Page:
The details of one or more embodiments of the invention are set forth in the accompanying drawings and the description below. Other features, objects, and advantages of the invention will be apparent from the description and drawings, and from the claims.
Network devices, such as routers 16A-16E (collectively, “routers 16”), exchange the bandwidth availability information with one another for use in traffic engineering purposes. For example, routers 16 may utilize the bandwidth availability information to dynamically reroute traffic to alleviate network link congestion or offload traffic during link maintenance. In addition, a system administrator or software agent may utilize the bandwidth availability information for these or other traffic engineering purposes.
In the example of
Routers 16A and 16E couple local networks 12A and 12B, respectively, to network 14. Local networks 12 include a number of computing devices. As illustrated in
Network 14 represents an intermediate network coupling local networks 12. Network 14 may, for example, be a service provider network that provides access to the Internet or other private or public networks (not shown). Routers 16 may be edge routers of a service provider network, or may be core routers, enterprise routers or other devices that include routing functionality.
Local networks 12 and/or network 14 may support multiple networks and, therefore, may carry packets associated with a variety of protocols. For example, local networks 12 and/or network 14 may carry traffic associated with reserved bandwidth, e.g., via the RSVP-TE protocol as extended herein, and may carry packets that consume unreserved bandwidth, e.g., LDP or IP traffic. In some embodiments, network 14 may invoke the extended resource reservation protocol only as needed to traffic engineer a temporary path around a congested link, and may otherwise primarily carry traffic associated with unreserved bandwidth, e.g., IP traffic and/or LDP traffic.
Routers 16 supporting the extended reservation protocol described herein monitor reservation requests to track the amount of bandwidth reserved for links 15. For example, router 16A tracks the amount of bandwidth reserved outbound traffic on links 15A and 15C, e.g., traffic carried by LSPs established via the RSVP-TE protocol. In accordance with the principles of the invention, routers 16 may also track bandwidth usage by other forms of traffic for which resources have not been reserved, such as LDP, IP, or other types of traffic. In this manner, routers 16 supporting the extended reservation protocol account for reserved bandwidth as well as current traffic carried by the routers for which resources have not been reserved when determining the amount of bandwidth available on each of links 15.
Routers 16 exchange the collected bandwidth availability information via a routing protocol. For example, routers 16 may exchange the bandwidth availability information for each of links 15 as link state information via a link-state interior routing protocol, such as the Open Shortest Path First (OSPF) or Intermediate System—Intermediate System (ISIS) routing protocols. In this manner, routers 16 use the extended reservation protocol in conjunction with the routing protocol to gain accurate, network-wide knowledge of bandwidth availability on each of links 15 of network 14. As a result, routers 16, or system administrators or software agents associated with the routers, can more intelligently select paths within network 14. For example, in response to detecting a congested link, one of routers 16 or a system administrator may invoke the extend resource reservation protocol to identify a new path through network 14 based on the bandwidth availability information, and reroute traffic via the newly identified path. For instance, upon detecting congestion on link 15A, router 16A may utilize the extended resource reservation protocol to establish LSP 19B and reroute traffic from LSP 19A to LSP 19B. Although described in reference to physical links for ease of illustration, the techniques may readily be applied to virtual links.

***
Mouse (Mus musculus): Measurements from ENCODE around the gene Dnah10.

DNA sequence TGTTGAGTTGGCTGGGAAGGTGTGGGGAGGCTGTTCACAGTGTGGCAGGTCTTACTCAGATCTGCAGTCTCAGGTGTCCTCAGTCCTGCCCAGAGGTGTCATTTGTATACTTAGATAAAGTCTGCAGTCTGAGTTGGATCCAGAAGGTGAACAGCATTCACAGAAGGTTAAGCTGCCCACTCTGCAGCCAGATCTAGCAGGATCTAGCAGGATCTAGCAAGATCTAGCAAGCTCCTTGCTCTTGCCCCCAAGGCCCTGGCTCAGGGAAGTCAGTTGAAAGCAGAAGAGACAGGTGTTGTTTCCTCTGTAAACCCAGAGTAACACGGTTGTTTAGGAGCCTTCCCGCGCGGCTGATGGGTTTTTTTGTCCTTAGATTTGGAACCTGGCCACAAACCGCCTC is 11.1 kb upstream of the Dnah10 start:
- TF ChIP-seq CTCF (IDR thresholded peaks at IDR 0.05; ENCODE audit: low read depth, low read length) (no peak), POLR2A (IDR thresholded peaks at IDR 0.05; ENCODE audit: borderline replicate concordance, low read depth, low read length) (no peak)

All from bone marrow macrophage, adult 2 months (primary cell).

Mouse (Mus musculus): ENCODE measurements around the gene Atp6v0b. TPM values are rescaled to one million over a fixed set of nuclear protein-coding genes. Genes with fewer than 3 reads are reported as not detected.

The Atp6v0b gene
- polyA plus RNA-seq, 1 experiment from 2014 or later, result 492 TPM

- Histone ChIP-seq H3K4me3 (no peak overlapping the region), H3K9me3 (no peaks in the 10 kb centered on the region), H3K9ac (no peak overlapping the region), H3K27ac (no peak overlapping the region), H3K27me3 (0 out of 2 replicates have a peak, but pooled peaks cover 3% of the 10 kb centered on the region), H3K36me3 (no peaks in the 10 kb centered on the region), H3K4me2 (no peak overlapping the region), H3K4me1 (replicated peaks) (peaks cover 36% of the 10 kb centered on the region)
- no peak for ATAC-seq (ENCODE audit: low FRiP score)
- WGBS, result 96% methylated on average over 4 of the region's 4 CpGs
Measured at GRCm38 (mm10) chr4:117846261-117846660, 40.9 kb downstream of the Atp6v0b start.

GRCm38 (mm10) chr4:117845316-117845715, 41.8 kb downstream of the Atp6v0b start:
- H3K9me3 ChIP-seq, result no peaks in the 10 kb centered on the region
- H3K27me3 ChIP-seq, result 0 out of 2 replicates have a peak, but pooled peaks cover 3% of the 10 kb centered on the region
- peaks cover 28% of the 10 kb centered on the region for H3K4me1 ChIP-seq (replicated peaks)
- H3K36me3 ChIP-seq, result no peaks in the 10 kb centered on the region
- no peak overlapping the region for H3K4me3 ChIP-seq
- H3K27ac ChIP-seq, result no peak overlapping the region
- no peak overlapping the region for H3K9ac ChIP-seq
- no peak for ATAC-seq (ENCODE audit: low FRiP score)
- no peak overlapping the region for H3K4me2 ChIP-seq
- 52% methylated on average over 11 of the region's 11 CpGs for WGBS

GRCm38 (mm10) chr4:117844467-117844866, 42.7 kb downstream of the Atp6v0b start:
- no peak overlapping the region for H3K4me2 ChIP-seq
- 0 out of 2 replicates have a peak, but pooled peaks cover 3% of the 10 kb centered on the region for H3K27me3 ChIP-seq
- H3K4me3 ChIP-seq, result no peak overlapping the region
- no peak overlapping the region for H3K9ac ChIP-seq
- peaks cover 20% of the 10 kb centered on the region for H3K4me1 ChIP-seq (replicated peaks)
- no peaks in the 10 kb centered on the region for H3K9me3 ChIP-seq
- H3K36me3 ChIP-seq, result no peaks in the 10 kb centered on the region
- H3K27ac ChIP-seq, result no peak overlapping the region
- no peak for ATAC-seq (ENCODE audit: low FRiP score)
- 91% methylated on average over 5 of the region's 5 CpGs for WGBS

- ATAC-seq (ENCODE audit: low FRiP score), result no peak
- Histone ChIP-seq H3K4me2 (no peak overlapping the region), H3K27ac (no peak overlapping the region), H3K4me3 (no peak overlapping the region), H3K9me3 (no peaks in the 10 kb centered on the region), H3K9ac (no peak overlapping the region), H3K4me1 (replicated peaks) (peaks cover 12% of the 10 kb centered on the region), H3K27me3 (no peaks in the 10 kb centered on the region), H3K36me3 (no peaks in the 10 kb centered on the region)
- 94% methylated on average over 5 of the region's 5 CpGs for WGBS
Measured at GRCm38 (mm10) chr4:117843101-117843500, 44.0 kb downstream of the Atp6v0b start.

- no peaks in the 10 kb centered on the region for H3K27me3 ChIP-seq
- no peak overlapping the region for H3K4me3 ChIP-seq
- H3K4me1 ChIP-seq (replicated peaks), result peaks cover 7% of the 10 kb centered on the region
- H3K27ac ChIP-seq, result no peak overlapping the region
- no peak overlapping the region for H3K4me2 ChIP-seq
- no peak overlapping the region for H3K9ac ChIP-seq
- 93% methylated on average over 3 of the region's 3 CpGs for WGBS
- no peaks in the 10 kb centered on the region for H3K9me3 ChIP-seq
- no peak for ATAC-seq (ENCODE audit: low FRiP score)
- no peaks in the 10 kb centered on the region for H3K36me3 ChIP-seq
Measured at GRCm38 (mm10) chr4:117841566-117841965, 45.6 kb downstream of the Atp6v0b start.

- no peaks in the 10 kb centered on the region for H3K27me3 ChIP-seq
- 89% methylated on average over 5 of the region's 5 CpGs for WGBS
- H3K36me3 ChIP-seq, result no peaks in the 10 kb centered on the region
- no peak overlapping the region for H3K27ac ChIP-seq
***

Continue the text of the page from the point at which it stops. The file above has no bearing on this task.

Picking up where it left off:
Source devices 24, which may, for example, be computing devices 18, 20 of local networks 12 (see
In accordance with the principles described herein, each of routers 23 calculates the amount of bandwidth available on associated links 26, accounting for bandwidth usage by the LDP traffic not associated with reserved resources as well as bandwidth reserved for RSVP-TE traffic. For example, router 23A calculates the amount of bandwidth available on links 26A and 26C to be 0 Mbps and 200 Mbps, respectively. The bandwidth availability for link 26A is calculated as 0 Mbps since link 26A has a maximum bandwidth of 100 Mbps and has 75 Mbps of LDP traffic not associated with reserved resources and 25 Mbps of RSVP-TE traffic. The bandwidth availability for link 26C is calculated as 200 Mbps since, at this period in time, link 26C has no current LDP traffic and no reserved bandwidth for RSVP-TE traffic. The bandwidth availability information calculated for each of links 26 at this first period in time is illustrated in